What's Causing That Itch?

Have you noticed that all of a sudden you have developed an unsightly rash?  Has your skin become itchy and irritated seemingly out of the blue?  This could be the cause of contact allergic dermatitis.  Contact allergic dermatitis is a condition in which the skin has an allergic reaction to a substance.  There could be a number of different allergens which can trigger such a reaction in your skin.  According to Mayo Clinic, some common causes of contact allergic dermatitis are medications, personal care products such as soaps, deodorants and cosmetics, or nickel which can be used in belt buckles. Often times, the symptoms do not occur until days after you have come in contact with the irritant so it is hard to point out exactly what has caused the rash.

You can treat the rash with topical ointments, creams or even medication.  However, these methods just cover up the symptoms and do not treat the root cause.  Eventually, the rash will return if you happen to come in contact with the offending substance again. The only way to reverse and prevent this from occurring again is to identify the irritating substance and avoid coming into contact with it.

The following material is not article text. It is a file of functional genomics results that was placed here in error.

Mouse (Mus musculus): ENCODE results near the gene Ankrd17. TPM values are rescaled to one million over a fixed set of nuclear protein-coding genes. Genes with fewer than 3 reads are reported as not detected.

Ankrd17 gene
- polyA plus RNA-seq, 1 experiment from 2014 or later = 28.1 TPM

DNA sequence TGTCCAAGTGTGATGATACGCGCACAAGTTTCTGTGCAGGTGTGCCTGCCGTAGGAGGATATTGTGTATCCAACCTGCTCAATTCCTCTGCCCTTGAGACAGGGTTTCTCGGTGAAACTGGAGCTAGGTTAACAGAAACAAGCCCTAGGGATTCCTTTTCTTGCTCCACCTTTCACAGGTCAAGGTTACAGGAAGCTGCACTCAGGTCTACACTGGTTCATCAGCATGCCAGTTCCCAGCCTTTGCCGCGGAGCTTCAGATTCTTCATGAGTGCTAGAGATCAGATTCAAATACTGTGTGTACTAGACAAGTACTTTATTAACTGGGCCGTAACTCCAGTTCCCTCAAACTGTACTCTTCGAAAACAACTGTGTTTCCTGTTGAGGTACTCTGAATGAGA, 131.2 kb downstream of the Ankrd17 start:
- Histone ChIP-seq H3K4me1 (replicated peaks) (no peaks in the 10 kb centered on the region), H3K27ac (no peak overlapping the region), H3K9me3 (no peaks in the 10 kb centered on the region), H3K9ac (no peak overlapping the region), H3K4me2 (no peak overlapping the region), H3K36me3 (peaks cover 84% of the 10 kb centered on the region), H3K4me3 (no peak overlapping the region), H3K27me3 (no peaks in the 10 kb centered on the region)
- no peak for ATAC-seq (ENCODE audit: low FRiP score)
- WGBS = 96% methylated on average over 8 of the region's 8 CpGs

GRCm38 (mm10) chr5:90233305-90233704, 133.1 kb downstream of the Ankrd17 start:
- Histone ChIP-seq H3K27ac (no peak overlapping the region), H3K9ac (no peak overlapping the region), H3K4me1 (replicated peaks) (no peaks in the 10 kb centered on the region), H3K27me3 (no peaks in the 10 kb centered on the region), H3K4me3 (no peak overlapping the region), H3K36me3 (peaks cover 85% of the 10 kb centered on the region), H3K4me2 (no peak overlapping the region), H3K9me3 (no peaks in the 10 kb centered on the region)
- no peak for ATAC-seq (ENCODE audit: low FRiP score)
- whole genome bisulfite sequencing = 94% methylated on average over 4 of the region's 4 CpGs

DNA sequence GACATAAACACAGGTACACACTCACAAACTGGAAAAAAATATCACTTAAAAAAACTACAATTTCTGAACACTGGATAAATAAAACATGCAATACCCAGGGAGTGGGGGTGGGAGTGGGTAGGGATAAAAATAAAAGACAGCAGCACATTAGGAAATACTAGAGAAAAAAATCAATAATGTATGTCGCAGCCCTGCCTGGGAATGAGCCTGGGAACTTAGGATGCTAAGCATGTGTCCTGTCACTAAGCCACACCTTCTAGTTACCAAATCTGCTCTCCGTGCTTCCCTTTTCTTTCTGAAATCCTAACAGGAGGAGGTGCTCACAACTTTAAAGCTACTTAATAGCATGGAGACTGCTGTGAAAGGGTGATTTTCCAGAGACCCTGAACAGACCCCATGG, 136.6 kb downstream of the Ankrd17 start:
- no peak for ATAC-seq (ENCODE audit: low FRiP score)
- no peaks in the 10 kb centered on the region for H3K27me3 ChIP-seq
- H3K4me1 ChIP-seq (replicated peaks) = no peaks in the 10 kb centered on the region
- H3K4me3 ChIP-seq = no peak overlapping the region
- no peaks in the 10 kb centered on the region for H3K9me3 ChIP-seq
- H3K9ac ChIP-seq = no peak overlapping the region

The best method to find out exactly what is causing your contact dermatitis is to have a patch test.  Patch testing involves placing several patches on various parts of your body.  These patches contain different substances which are known to cause skin rashes and allergic reactions.  These patches are initially left on the body for around 48 hours.  During this time you cannot get the area wet, and are only able to sponge bathe during that time.  You also have to be very careful not to disturb the area in any other way.  After 48 hours, you return to the doctors' office to get your results.  The doctor will examine the individual areas on your body for any signs of a reaction.  Once the results are completed you should know the exact substance that is causing your skin irritation. 

Patch testing services usually take place in the office of a dermatologist or even an immunologist.  The procedure does not involve any needles so there is no pain involved.  However, there may be some skin irritation or discomfort because you are being directly exposed to specific allergens which may cause a reaction.  If you do get a reaction, it's a good sign because now you can pinpoint the substances to which you are allergic.   Now, all you have to do is avoid those substances and you will be free of the itchy, irritated skin for good.